They also cause headaches for researchers who are trying to understand our genome. Scientists sequence genomes by breaking long stretches of DNA into more manageable fragments. They then decipher each piece separately, before assembling the pieces into a whole. But when genes are duplicated, fragments of the copies are almost indistinguishable from fragments of the originals, which causes confusion. It’s like trying to assemble several jigsaw puzzles that are only slightly different: When their pieces are jumbled up, it looks like they all come from a single puzzle.
That was the case for NOTCH2NL. In earlier drafts of the human genome, it looked like one gene. But when the latest (and 20th) draft was released in December 2013, Jacobs and his colleagues realized that this mysterious gene was actually three genes. They’re known as NOTCH2NLA, NOTCH2NLB, and NOTCH2NLC. They’re 99.7 percent identical to each other. And they have a convoluted history.
In the common ancestor of all great apes, there was just one gene: NOTCH2. At some point, it was duplicated, but only partially. Its doppelganger, the first NOTCH2NL gene, was missing important sections, and so didn’t work properly. It was useless, an instruction manual with random chapters torn out. To this date, chimps and gorillas still have these dead versions of NOTCH2NL.
But between 3 and 4 million years ago, in the ancestors of humans, something special happened. The original NOTCH2 gene partly overwrote its broken duplicate. This process, known as gene conversion, revived NOTCH2NL, allowing it to play an active role in its owners’ biology. And having been resurrected, it duplicated twice more, creating the A, B, and C genes that we have today.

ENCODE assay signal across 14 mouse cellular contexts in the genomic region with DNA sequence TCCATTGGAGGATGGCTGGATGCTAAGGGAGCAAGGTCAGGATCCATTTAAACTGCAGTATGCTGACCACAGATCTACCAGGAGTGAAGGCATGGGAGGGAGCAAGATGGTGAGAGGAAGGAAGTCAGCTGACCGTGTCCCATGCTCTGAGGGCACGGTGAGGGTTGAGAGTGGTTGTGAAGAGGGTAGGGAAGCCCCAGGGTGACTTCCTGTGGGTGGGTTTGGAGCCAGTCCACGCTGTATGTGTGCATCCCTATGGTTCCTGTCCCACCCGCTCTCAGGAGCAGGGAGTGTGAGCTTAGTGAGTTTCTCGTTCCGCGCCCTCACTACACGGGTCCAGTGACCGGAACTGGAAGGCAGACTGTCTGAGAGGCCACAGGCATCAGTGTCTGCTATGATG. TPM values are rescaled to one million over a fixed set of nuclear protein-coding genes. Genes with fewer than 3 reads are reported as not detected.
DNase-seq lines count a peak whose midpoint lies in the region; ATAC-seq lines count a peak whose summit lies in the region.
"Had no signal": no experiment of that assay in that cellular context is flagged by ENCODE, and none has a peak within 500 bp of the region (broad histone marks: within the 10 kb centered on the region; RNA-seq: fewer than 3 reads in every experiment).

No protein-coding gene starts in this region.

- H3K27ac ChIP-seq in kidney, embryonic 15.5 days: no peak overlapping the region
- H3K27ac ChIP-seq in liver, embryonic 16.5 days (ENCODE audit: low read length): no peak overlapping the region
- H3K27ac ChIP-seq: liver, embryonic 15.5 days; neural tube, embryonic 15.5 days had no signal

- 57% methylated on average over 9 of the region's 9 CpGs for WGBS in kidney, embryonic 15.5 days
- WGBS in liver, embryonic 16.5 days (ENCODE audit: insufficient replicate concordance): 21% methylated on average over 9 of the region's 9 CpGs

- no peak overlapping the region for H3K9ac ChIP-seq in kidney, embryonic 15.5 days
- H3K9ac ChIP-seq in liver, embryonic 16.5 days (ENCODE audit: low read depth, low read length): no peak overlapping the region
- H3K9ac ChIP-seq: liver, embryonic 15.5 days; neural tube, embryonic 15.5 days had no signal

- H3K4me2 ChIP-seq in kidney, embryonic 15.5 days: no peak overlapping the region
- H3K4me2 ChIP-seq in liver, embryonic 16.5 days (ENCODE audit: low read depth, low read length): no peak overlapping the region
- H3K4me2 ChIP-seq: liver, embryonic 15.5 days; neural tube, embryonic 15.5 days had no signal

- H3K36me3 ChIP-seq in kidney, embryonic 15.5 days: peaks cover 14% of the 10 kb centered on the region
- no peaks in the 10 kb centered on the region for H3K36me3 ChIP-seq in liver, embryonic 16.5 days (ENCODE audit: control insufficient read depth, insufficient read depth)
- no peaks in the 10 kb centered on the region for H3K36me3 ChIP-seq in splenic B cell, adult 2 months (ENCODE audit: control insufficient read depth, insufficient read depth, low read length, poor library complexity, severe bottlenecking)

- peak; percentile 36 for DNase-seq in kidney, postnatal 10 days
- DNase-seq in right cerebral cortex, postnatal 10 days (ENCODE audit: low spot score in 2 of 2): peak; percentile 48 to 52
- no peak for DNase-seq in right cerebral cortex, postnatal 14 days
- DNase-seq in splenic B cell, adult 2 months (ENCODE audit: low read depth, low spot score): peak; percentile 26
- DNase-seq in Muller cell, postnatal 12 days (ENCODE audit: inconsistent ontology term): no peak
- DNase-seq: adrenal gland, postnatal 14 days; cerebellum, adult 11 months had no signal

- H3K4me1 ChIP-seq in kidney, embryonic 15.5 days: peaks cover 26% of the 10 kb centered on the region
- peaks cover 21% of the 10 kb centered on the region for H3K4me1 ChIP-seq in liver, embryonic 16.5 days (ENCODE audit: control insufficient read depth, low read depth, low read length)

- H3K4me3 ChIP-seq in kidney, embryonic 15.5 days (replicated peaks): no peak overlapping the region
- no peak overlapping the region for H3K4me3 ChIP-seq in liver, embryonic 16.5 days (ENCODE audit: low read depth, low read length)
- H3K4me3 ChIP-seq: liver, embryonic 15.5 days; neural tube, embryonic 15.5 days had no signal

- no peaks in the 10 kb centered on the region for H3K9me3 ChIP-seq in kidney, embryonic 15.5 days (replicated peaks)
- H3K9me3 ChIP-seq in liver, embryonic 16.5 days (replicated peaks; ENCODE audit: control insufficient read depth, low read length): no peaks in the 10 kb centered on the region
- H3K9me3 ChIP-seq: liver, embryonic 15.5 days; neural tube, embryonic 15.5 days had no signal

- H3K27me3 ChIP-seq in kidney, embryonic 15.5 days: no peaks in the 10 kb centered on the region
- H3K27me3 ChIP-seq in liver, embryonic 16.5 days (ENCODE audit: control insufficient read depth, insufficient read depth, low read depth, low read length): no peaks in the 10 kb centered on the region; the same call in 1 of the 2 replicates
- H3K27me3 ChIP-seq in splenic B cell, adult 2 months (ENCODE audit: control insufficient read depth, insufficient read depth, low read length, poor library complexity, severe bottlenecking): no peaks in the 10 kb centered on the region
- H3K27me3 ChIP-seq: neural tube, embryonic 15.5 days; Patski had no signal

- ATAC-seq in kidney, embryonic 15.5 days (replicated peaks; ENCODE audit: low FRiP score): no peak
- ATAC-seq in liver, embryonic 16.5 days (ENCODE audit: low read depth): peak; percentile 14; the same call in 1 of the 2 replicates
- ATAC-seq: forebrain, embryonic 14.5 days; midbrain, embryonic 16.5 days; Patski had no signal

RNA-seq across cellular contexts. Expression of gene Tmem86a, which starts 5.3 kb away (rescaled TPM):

While Jacobs’s team was learning all of this, Ikuo Suzuki and colleagues from KU Leuven, a university in Belgium, were homing in on the NOTCH2NL genes through a different route. They started by identifying genes that have three characteristics: They arose from duplication events, are strongly active in the developing brain, and are unique to humans. Suzuki and his team came up with a shortlist of 35 genes, and introduced several of these into the brains of embryonic mice to see what would happen.
One gene—NOTCH2NLB—had a particularly interesting effect on the radial glia, the cells responsible for building a brain. The radial glia are like factories that manufacture two products: neurons and more factories. Both Suzuki and Jacobs found that NOTCH2NL genes nudge the glia toward the latter: They make more of themselves. As their numbers swell, they collectively churn out more neurons and build bigger brains. By influencing the radial glia, the NOTCH2NL genes might have contributed to the evolution of our large brains and vaunted intellects.
These changes could have come at a cost. The NOTCH2NL genes are so similar that even our cells can get them confused. As a result, the stretch of DNA where these genes reside is very unstable. Sometimes, it gets duplicated. Sometimes, it’s deleted. Sometimes, the A gene might overwrite the B one, or vice versa. These genetic upheavals can lead to developmental disorders.